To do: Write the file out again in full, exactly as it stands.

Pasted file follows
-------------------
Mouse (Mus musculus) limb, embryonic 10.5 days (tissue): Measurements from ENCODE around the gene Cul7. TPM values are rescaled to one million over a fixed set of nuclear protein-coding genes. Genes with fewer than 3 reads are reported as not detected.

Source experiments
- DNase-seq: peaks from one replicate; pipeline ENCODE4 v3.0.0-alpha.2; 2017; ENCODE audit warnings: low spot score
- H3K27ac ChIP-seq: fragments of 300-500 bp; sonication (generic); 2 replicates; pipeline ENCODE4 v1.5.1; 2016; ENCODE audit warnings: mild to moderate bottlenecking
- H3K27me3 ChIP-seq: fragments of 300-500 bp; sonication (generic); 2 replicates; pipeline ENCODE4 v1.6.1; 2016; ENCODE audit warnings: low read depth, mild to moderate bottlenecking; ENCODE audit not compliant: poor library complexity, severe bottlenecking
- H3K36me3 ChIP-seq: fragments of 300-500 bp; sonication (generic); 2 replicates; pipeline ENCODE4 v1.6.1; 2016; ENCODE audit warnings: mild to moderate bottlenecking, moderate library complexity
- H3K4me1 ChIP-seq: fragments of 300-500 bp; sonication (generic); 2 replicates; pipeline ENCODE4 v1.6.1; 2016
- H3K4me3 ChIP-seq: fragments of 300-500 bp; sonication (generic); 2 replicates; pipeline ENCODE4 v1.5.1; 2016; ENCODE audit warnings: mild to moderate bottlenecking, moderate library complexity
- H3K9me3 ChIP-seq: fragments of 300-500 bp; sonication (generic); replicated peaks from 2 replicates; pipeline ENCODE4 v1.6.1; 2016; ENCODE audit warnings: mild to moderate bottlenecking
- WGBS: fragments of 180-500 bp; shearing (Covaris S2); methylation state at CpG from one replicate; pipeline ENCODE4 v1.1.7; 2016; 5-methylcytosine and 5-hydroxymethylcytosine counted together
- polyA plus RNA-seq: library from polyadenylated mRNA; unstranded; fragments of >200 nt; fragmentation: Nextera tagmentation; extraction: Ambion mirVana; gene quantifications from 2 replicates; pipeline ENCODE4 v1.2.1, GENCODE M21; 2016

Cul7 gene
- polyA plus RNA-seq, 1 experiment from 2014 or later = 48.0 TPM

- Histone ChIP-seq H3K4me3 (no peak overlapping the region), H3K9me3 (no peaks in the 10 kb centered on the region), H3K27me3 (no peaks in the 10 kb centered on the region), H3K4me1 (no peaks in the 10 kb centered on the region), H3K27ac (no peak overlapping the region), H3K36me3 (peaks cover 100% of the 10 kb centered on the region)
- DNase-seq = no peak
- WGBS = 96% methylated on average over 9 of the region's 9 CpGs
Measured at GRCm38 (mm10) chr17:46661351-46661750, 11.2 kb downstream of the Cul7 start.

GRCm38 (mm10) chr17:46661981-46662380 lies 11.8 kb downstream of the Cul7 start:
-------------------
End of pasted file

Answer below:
Mouse (Mus musculus) limb, embryonic 10.5 days (tissue): Measurements from ENCODE around the gene Cul7. TPM values are rescaled to one million over a fixed set of nuclear protein-coding genes. Genes with fewer than 3 reads are reported as not detected.

Source experiments
- DNase-seq: peaks from one replicate; pipeline ENCODE4 v3.0.0-alpha.2; 2017; ENCODE audit warnings: low spot score
- H3K27ac ChIP-seq: fragments of 300-500 bp; sonication (generic); 2 replicates; pipeline ENCODE4 v1.5.1; 2016; ENCODE audit warnings: mild to moderate bottlenecking
- H3K27me3 ChIP-seq: fragments of 300-500 bp; sonication (generic); 2 replicates; pipeline ENCODE4 v1.6.1; 2016; ENCODE audit warnings: low read depth, mild to moderate bottlenecking; ENCODE audit not compliant: poor library complexity, severe bottlenecking
- H3K36me3 ChIP-seq: fragments of 300-500 bp; sonication (generic); 2 replicates; pipeline ENCODE4 v1.6.1; 2016; ENCODE audit warnings: mild to moderate bottlenecking, moderate library complexity
- H3K4me1 ChIP-seq: fragments of 300-500 bp; sonication (generic); 2 replicates; pipeline ENCODE4 v1.6.1; 2016
- H3K4me3 ChIP-seq: fragments of 300-500 bp; sonication (generic); 2 replicates; pipeline ENCODE4 v1.5.1; 2016; ENCODE audit warnings: mild to moderate bottlenecking, moderate library complexity
- H3K9me3 ChIP-seq: fragments of 300-500 bp; sonication (generic); replicated peaks from 2 replicates; pipeline ENCODE4 v1.6.1; 2016; ENCODE audit warnings: mild to moderate bottlenecking
- WGBS: fragments of 180-500 bp; shearing (Covaris S2); methylation state at CpG from one replicate; pipeline ENCODE4 v1.1.7; 2016; 5-methylcytosine and 5-hydroxymethylcytosine counted together
- polyA plus RNA-seq: library from polyadenylated mRNA; unstranded; fragments of >200 nt; fragmentation: Nextera tagmentation; extraction: Ambion mirVana; gene quantifications from 2 replicates; pipeline ENCODE4 v1.2.1, GENCODE M21; 2016

Cul7 gene
- polyA plus RNA-seq, 1 experiment from 2014 or later = 48.0 TPM

- Histone ChIP-seq H3K4me3 (no peak overlapping the region), H3K9me3 (no peaks in the 10 kb centered on the region), H3K27me3 (no peaks in the 10 kb centered on the region), H3K4me1 (no peaks in the 10 kb centered on the region), H3K27ac (no peak overlapping the region), H3K36me3 (peaks cover 100% of the 10 kb centered on the region)
- DNase-seq = no peak
- WGBS = 96% methylated on average over 9 of the region's 9 CpGs
Measured at GRCm38 (mm10) chr17:46661351-46661750, 11.2 kb downstream of the Cul7 start.

GRCm38 (mm10) chr17:46661981-46662380 lies 11.8 kb downstream of the Cul7 start: